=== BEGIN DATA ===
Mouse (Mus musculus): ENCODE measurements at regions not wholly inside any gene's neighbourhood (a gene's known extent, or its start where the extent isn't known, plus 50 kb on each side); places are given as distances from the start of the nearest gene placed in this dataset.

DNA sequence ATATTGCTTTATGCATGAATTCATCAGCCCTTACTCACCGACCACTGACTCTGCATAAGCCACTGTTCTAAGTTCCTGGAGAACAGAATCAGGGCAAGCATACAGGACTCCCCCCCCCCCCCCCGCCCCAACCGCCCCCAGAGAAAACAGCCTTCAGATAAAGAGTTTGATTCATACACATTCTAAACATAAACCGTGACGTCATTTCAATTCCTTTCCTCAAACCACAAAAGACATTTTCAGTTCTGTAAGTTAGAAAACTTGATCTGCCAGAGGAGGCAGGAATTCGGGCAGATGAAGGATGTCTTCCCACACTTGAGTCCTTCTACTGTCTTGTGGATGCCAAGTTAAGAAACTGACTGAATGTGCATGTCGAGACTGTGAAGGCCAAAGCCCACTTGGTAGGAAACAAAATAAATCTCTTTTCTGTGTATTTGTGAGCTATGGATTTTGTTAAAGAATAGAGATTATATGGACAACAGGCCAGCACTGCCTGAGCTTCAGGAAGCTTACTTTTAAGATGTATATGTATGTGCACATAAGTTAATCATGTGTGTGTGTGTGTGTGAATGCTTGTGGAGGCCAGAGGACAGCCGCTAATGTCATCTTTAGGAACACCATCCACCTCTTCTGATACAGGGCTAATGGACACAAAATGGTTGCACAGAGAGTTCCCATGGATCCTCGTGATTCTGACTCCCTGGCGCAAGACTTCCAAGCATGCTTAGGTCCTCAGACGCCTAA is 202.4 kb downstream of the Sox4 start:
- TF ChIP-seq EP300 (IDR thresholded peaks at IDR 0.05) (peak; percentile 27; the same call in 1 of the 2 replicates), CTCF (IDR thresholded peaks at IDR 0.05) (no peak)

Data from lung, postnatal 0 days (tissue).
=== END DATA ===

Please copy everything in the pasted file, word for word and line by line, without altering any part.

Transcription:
Mouse (Mus musculus): ENCODE measurements at regions not wholly inside any gene's neighbourhood (a gene's known extent, or its start where the extent isn't known, plus 50 kb on each side); places are given as distances from the start of the nearest gene placed in this dataset.

DNA sequence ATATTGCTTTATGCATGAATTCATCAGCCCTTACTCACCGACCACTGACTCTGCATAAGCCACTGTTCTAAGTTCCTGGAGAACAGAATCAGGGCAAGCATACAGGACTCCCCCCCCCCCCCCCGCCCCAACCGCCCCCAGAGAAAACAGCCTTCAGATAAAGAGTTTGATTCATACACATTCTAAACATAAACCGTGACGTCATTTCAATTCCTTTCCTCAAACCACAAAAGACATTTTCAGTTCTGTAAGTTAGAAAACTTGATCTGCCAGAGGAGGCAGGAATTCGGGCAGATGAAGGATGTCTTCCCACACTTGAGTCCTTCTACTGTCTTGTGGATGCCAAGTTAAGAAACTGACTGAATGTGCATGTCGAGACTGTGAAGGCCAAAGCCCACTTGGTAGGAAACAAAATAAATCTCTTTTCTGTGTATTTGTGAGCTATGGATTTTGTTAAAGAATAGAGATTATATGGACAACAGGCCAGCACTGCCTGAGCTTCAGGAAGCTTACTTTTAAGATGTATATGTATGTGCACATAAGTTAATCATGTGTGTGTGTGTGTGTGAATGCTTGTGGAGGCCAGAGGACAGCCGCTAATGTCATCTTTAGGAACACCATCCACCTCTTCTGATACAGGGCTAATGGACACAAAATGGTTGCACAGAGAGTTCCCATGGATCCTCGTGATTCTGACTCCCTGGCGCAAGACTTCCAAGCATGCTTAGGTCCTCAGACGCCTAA is 202.4 kb downstream of the Sox4 start:
- TF ChIP-seq EP300 (IDR thresholded peaks at IDR 0.05) (peak; percentile 27; the same call in 1 of the 2 replicates), CTCF (IDR thresholded peaks at IDR 0.05) (no peak)

Data from lung, postnatal 0 days (tissue).